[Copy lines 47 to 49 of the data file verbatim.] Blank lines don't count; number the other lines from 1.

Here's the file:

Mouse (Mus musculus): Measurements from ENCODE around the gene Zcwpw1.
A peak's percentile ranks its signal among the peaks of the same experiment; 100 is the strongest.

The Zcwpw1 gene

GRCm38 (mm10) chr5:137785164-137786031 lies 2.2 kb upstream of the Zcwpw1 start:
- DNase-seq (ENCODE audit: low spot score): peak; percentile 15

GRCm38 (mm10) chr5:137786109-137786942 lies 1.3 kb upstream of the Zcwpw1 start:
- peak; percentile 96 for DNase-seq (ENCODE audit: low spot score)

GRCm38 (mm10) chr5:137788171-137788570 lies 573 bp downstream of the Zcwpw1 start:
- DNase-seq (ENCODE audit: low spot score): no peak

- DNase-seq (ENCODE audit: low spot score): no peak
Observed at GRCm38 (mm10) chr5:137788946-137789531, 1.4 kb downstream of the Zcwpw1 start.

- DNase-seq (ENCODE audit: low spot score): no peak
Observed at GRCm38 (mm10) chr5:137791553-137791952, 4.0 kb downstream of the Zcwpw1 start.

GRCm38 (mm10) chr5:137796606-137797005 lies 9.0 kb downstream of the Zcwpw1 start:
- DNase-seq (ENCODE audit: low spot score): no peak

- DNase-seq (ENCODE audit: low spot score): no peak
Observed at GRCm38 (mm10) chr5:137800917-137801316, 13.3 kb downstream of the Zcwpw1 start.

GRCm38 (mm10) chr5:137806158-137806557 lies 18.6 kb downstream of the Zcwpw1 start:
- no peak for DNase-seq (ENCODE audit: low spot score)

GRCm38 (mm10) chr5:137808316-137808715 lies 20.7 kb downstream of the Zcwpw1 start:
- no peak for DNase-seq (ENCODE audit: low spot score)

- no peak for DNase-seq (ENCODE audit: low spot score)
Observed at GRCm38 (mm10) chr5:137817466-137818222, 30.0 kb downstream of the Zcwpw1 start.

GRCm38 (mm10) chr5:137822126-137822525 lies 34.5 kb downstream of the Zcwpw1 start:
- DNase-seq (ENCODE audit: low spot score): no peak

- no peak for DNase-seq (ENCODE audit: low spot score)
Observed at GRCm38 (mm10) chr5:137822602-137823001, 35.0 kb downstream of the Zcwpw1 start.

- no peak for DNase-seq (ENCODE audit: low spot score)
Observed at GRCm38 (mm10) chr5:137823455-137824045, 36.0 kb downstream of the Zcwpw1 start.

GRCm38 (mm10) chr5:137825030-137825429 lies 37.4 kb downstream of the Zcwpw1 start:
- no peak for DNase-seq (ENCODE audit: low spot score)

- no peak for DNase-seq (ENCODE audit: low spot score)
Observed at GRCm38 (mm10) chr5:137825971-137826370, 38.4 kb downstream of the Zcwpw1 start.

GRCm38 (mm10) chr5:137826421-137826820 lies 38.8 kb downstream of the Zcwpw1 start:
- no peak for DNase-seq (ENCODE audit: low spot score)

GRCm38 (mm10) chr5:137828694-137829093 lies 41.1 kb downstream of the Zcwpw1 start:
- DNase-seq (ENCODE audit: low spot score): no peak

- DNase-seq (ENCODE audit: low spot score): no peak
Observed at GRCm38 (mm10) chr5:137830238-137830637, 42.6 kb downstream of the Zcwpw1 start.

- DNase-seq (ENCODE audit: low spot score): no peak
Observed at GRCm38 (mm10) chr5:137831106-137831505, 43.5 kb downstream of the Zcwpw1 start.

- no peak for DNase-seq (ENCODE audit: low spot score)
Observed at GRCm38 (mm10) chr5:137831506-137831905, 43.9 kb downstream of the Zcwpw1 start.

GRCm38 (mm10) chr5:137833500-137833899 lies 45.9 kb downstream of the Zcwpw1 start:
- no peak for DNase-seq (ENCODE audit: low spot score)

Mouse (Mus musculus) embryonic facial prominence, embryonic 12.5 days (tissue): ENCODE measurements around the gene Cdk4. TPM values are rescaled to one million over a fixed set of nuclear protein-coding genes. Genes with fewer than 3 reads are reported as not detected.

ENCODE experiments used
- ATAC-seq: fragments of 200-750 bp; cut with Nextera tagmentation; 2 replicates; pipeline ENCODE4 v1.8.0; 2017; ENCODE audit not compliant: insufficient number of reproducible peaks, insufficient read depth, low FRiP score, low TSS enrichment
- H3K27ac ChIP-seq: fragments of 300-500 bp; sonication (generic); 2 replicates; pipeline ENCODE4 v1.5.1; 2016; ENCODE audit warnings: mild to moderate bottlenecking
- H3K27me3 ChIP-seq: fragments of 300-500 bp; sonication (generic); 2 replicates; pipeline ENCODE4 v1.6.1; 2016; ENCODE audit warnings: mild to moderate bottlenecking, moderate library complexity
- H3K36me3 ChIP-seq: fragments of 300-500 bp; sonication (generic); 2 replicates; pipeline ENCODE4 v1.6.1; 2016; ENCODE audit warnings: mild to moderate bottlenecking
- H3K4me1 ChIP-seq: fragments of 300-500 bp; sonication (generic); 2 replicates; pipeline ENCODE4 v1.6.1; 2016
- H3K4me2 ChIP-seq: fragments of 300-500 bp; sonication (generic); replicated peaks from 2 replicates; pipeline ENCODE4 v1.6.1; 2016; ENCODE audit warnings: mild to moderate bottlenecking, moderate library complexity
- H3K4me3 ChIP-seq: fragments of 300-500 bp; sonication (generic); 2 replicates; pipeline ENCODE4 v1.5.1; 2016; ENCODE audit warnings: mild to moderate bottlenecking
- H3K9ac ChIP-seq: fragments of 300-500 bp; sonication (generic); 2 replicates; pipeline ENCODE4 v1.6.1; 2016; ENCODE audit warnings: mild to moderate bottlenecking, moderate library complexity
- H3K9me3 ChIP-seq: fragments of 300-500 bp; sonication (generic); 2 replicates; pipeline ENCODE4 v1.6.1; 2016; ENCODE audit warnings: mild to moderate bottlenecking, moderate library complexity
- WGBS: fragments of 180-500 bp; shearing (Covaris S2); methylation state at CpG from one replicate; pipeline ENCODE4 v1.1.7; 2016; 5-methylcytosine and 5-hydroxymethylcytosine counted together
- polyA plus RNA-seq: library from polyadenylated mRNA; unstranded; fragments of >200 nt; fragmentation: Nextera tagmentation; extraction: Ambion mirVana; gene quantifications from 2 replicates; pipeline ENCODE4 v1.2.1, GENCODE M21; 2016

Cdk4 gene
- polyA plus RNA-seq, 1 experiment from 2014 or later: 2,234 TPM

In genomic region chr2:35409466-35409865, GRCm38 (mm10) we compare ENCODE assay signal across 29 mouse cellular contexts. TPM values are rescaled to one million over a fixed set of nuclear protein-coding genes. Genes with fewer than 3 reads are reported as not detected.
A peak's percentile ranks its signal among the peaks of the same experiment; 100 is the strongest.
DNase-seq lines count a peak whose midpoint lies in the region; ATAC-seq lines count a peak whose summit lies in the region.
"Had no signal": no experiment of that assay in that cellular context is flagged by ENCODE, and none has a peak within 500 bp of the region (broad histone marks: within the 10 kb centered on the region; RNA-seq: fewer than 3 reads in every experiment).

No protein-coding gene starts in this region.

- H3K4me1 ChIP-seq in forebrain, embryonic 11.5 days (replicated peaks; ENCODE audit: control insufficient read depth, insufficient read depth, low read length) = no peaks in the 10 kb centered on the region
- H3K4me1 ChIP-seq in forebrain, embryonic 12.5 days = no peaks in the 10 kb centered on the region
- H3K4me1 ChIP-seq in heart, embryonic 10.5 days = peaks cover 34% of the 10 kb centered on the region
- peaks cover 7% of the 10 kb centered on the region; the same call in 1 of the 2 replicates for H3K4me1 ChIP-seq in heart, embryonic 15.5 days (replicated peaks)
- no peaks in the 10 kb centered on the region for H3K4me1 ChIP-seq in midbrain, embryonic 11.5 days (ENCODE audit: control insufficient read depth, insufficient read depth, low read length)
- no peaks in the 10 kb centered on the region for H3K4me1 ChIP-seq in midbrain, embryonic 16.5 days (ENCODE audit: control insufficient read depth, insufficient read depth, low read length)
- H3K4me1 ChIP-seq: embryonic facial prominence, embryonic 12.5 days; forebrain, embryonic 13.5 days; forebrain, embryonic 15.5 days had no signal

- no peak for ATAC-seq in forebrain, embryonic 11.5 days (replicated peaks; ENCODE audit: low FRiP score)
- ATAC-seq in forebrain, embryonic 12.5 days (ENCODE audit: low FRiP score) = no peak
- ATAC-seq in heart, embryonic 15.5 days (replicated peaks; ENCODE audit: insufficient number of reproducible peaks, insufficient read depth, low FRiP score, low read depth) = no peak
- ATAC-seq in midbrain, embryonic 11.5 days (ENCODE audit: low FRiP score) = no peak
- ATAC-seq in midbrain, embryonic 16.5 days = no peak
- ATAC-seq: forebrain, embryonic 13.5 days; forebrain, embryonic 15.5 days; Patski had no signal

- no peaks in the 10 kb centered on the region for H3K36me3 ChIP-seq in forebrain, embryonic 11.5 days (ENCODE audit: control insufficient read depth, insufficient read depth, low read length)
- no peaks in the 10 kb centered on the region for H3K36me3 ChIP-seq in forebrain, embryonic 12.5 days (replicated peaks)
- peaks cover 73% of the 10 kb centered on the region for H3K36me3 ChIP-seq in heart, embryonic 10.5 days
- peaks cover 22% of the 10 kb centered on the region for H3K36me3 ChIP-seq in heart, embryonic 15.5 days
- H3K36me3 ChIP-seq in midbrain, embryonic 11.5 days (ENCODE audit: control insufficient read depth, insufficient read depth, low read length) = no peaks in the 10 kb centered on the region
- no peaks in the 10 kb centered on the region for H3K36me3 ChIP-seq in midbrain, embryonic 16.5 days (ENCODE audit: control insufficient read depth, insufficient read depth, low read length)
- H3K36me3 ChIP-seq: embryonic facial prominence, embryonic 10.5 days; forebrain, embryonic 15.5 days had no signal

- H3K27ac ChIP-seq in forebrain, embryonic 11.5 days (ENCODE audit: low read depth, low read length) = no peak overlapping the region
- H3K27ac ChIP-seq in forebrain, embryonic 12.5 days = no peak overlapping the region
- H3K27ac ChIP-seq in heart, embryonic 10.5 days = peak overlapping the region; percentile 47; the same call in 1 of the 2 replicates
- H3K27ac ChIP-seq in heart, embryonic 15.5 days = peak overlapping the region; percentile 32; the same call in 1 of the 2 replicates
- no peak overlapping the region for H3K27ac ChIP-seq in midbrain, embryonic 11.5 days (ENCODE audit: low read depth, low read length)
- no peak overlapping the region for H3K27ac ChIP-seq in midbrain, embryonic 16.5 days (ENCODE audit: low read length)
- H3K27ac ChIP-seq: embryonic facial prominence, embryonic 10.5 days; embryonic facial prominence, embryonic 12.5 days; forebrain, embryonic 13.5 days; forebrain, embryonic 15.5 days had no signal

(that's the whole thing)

ENCODE experiments used
- ATAC-seq: fragments of 200-750 bp; cut with Nextera tagmentation; 2 replicates; pipeline ENCODE4 v1.8.0; 2017; ENCODE audit not compliant: insufficient number of reproducible peaks, insufficient read depth, low FRiP score, low TSS enrichment
- H3K27ac ChIP-seq: fragments of 300-500 bp; sonication (generic); 2 replicates; pipeline ENCODE4 v1.5.1; 2016; ENCODE audit warnings: mild to moderate bottlenecking